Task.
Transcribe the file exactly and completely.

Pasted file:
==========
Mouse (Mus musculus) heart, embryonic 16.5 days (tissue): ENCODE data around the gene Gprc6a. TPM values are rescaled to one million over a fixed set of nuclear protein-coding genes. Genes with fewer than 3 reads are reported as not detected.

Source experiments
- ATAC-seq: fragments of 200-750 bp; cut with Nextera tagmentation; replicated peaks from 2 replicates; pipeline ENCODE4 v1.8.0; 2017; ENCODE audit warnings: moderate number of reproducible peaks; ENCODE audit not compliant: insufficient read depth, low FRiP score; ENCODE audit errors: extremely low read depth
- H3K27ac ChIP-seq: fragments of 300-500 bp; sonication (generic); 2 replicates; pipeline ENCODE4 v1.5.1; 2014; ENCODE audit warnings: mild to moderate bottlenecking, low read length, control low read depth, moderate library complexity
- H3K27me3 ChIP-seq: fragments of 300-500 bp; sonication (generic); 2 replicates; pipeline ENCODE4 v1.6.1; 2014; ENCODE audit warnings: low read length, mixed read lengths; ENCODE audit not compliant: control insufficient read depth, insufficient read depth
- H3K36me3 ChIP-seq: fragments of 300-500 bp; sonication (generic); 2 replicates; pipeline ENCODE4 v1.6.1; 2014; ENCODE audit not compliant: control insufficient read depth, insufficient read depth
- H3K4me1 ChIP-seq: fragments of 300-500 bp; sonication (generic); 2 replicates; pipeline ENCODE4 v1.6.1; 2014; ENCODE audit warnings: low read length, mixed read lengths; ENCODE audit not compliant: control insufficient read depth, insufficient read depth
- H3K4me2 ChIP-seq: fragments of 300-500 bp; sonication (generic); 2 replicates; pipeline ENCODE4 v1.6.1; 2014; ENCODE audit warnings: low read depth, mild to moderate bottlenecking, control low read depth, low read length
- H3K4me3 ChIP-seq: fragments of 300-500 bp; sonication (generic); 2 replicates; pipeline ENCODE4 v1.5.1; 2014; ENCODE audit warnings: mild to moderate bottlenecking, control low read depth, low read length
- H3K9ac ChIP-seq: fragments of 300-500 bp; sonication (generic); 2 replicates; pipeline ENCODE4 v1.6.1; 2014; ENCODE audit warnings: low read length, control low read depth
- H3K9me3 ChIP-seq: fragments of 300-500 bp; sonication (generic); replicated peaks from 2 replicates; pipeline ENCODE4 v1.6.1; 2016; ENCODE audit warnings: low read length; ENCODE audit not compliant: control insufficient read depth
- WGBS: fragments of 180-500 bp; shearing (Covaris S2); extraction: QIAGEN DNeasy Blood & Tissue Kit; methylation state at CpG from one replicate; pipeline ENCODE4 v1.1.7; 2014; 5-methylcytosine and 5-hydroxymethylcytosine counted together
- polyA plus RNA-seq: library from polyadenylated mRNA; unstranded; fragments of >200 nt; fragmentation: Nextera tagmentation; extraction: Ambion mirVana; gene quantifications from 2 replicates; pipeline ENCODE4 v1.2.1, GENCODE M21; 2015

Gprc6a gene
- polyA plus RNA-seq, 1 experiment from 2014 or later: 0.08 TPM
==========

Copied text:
Mouse (Mus musculus) heart, embryonic 16.5 days (tissue): ENCODE data around the gene Gprc6a. TPM values are rescaled to one million over a fixed set of nuclear protein-coding genes. Genes with fewer than 3 reads are reported as not detected.

Source experiments
- ATAC-seq: fragments of 200-750 bp; cut with Nextera tagmentation; replicated peaks from 2 replicates; pipeline ENCODE4 v1.8.0; 2017; ENCODE audit warnings: moderate number of reproducible peaks; ENCODE audit not compliant: insufficient read depth, low FRiP score; ENCODE audit errors: extremely low read depth
- H3K27ac ChIP-seq: fragments of 300-500 bp; sonication (generic); 2 replicates; pipeline ENCODE4 v1.5.1; 2014; ENCODE audit warnings: mild to moderate bottlenecking, low read length, control low read depth, moderate library complexity
- H3K27me3 ChIP-seq: fragments of 300-500 bp; sonication (generic); 2 replicates; pipeline ENCODE4 v1.6.1; 2014; ENCODE audit warnings: low read length, mixed read lengths; ENCODE audit not compliant: control insufficient read depth, insufficient read depth
- H3K36me3 ChIP-seq: fragments of 300-500 bp; sonication (generic); 2 replicates; pipeline ENCODE4 v1.6.1; 2014; ENCODE audit not compliant: control insufficient read depth, insufficient read depth
- H3K4me1 ChIP-seq: fragments of 300-500 bp; sonication (generic); 2 replicates; pipeline ENCODE4 v1.6.1; 2014; ENCODE audit warnings: low read length, mixed read lengths; ENCODE audit not compliant: control insufficient read depth, insufficient read depth
- H3K4me2 ChIP-seq: fragments of 300-500 bp; sonication (generic); 2 replicates; pipeline ENCODE4 v1.6.1; 2014; ENCODE audit warnings: low read depth, mild to moderate bottlenecking, control low read depth, low read length
- H3K4me3 ChIP-seq: fragments of 300-500 bp; sonication (generic); 2 replicates; pipeline ENCODE4 v1.5.1; 2014; ENCODE audit warnings: mild to moderate bottlenecking, control low read depth, low read length
- H3K9ac ChIP-seq: fragments of 300-500 bp; sonication (generic); 2 replicates; pipeline ENCODE4 v1.6.1; 2014; ENCODE audit warnings: low read length, control low read depth
- H3K9me3 ChIP-seq: fragments of 300-500 bp; sonication (generic); replicated peaks from 2 replicates; pipeline ENCODE4 v1.6.1; 2016; ENCODE audit warnings: low read length; ENCODE audit not compliant: control insufficient read depth
- WGBS: fragments of 180-500 bp; shearing (Covaris S2); extraction: QIAGEN DNeasy Blood & Tissue Kit; methylation state at CpG from one replicate; pipeline ENCODE4 v1.1.7; 2014; 5-methylcytosine and 5-hydroxymethylcytosine counted together
- polyA plus RNA-seq: library from polyadenylated mRNA; unstranded; fragments of >200 nt; fragmentation: Nextera tagmentation; extraction: Ambion mirVana; gene quantifications from 2 replicates; pipeline ENCODE4 v1.2.1, GENCODE M21; 2015

Gprc6a gene
- polyA plus RNA-seq, 1 experiment from 2014 or later: 0.08 TPM